Okay, so maybe the stakes aren't that dire yet. I'm still in the editing phase and will be for a while. Yet decision time is slowly creeping up on me.
Self-publish or attempt to go traditional?
There's no right or wrong answer. It's all about figuring out what's best for myself. Yeah, that's the problem. What's best? Even though self-publishing and ebooks have lit a fire this year, it's hard to believe traditional publishing won't recover, albeit with adjustments. If you're lucky enough to get an agent, you've got someone to deal with the legal mumbo-jumbo, and a great source for marketing ideas. Yes, newly signed authors with publishing contracts still have to do most of their marketing themselves, but an agent - at least a good agent - will lead them in the right direction.
But they also take a chunk of money. I've read stories about new writers making very little their first years. And when you see the numbers midlist self-publishing authors are putting out, and you wonder why in the hell you're even considering traditional. Why should I give up all that money to pay someone else?
Because that someone else can help me get my foot in the door and a contract gives me the seal of approval from the New York biggies.
But what if, no matter how many good reviews or support from the agent, the book tanks? Then what?
Some, like the awesome Kait Nolan, went the self-publishing route and signed an agent through that success. That idea is very appealing, but there's the whole money up front thing that I struggle with. No way would I self-publish without paying a professional cover artist and editor. And that would probably cost between $2000-$3000. That's a lot for a stay at home mom.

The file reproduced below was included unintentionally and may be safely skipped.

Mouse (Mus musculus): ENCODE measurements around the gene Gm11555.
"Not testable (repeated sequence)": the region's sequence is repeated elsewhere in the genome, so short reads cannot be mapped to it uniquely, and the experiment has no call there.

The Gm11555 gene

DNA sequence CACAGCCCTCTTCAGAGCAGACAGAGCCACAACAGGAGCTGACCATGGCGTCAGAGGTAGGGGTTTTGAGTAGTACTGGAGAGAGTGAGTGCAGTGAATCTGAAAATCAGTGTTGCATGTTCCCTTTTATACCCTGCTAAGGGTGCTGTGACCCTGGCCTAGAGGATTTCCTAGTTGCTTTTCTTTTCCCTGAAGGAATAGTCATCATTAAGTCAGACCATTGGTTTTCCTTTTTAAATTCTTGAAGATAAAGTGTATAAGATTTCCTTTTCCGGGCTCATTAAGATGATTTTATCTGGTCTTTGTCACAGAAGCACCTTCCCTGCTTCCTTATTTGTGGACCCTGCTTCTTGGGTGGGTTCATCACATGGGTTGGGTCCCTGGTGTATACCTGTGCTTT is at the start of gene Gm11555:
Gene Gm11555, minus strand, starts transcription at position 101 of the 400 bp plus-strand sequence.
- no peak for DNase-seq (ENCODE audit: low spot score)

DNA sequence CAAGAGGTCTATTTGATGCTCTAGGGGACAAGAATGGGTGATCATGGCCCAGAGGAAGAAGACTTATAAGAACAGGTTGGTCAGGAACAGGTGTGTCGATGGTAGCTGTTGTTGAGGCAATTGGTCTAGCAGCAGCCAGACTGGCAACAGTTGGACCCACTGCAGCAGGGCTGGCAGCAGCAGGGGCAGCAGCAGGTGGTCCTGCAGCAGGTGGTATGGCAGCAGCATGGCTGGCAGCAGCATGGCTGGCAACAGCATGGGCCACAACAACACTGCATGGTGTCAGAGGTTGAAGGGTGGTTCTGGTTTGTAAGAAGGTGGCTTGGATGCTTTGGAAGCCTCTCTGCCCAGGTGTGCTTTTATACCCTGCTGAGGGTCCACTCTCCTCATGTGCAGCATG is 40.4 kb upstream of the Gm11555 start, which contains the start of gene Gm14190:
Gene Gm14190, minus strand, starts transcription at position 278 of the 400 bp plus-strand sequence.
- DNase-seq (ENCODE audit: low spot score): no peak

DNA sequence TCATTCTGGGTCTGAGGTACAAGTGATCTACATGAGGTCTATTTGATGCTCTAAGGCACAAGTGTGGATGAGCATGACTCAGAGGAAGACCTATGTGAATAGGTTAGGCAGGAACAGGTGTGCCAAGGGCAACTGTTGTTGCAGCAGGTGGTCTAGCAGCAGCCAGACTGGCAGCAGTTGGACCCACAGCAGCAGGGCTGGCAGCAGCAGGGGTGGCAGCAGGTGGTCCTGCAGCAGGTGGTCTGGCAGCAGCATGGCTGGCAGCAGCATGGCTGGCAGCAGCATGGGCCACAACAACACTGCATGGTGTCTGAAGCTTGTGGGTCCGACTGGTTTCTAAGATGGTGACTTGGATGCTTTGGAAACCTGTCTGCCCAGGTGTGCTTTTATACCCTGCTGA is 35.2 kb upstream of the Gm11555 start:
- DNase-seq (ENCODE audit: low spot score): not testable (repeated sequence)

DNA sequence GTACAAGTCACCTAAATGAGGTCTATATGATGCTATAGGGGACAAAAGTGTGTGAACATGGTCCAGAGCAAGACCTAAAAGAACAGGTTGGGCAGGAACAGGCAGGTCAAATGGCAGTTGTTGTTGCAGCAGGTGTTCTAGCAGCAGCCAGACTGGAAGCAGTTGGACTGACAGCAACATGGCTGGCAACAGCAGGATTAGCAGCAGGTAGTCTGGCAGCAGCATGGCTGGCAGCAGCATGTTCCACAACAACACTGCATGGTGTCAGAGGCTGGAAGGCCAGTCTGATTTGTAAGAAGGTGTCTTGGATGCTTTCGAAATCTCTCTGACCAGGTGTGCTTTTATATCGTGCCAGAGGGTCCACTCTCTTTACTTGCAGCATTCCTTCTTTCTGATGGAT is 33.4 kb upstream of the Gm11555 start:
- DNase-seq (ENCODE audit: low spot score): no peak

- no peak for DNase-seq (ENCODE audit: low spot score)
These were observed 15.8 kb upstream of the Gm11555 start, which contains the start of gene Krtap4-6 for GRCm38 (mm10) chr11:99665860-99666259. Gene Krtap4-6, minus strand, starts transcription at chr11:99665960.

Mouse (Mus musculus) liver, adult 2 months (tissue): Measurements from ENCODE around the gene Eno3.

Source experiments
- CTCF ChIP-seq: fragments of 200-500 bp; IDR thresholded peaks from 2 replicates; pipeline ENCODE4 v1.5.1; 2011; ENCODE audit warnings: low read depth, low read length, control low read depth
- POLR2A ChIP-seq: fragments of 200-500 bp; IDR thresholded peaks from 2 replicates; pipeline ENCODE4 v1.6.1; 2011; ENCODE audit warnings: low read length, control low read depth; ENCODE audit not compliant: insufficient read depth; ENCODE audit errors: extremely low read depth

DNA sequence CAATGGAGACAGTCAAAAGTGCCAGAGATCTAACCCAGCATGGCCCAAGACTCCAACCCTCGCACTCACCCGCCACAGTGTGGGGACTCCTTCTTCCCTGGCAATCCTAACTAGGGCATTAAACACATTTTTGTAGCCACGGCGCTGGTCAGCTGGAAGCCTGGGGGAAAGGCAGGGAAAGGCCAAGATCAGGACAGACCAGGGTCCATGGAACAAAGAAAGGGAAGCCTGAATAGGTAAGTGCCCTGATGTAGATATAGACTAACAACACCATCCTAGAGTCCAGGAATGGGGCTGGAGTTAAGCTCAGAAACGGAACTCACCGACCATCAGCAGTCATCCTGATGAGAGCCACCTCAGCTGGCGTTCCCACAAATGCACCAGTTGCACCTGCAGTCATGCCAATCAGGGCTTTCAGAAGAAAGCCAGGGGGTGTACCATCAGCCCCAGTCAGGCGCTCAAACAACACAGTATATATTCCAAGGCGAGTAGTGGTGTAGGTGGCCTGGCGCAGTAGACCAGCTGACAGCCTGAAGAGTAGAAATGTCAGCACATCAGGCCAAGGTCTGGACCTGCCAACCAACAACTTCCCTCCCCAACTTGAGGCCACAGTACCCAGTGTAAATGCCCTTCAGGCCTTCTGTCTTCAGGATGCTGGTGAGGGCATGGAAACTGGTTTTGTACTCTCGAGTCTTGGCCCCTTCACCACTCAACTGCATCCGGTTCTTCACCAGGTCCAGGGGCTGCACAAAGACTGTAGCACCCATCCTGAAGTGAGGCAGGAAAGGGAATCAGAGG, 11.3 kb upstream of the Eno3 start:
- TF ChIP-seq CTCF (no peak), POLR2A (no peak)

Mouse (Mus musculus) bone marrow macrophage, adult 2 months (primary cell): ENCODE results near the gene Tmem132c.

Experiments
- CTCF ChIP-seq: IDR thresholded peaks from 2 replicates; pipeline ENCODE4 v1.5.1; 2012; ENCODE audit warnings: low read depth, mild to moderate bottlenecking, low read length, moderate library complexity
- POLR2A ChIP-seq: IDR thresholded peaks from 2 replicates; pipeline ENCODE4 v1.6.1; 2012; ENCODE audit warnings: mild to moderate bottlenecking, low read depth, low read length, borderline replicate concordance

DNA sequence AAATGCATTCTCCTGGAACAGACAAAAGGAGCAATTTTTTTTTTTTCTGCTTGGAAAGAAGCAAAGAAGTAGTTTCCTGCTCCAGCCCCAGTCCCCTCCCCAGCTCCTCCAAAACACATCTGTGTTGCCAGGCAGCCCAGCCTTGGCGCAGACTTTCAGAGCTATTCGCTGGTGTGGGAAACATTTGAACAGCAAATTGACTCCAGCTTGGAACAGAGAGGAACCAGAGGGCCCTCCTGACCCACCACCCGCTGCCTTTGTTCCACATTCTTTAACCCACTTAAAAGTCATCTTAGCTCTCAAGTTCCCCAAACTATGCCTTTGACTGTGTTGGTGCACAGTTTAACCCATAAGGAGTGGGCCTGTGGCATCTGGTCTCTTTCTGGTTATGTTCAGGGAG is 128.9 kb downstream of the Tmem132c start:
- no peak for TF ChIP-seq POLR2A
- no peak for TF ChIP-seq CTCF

Roz Morris at Nail Your Novel had a great post on this recently, called Self-Publish First, Seek Agent for Second? She thinks it's a good plan if you have a book ready.
And who do you trust as an editor? How do you find one that will charge you a fair rate and do a stellar job?
I don't know the answers yet. I'm still waffling on what route to take, although I'm leaning strongly toward querying first. I think the experience will be valuable, regardless of what happens. It's just a matter of whether I want to invest the time and money in the wait.
In short, my head spins every time I think of this. So much information coming out almost daily makes it hard to find the answer. Laura Pauling is doing a series of Wednesday posts about the subject, and she features a lot of great links.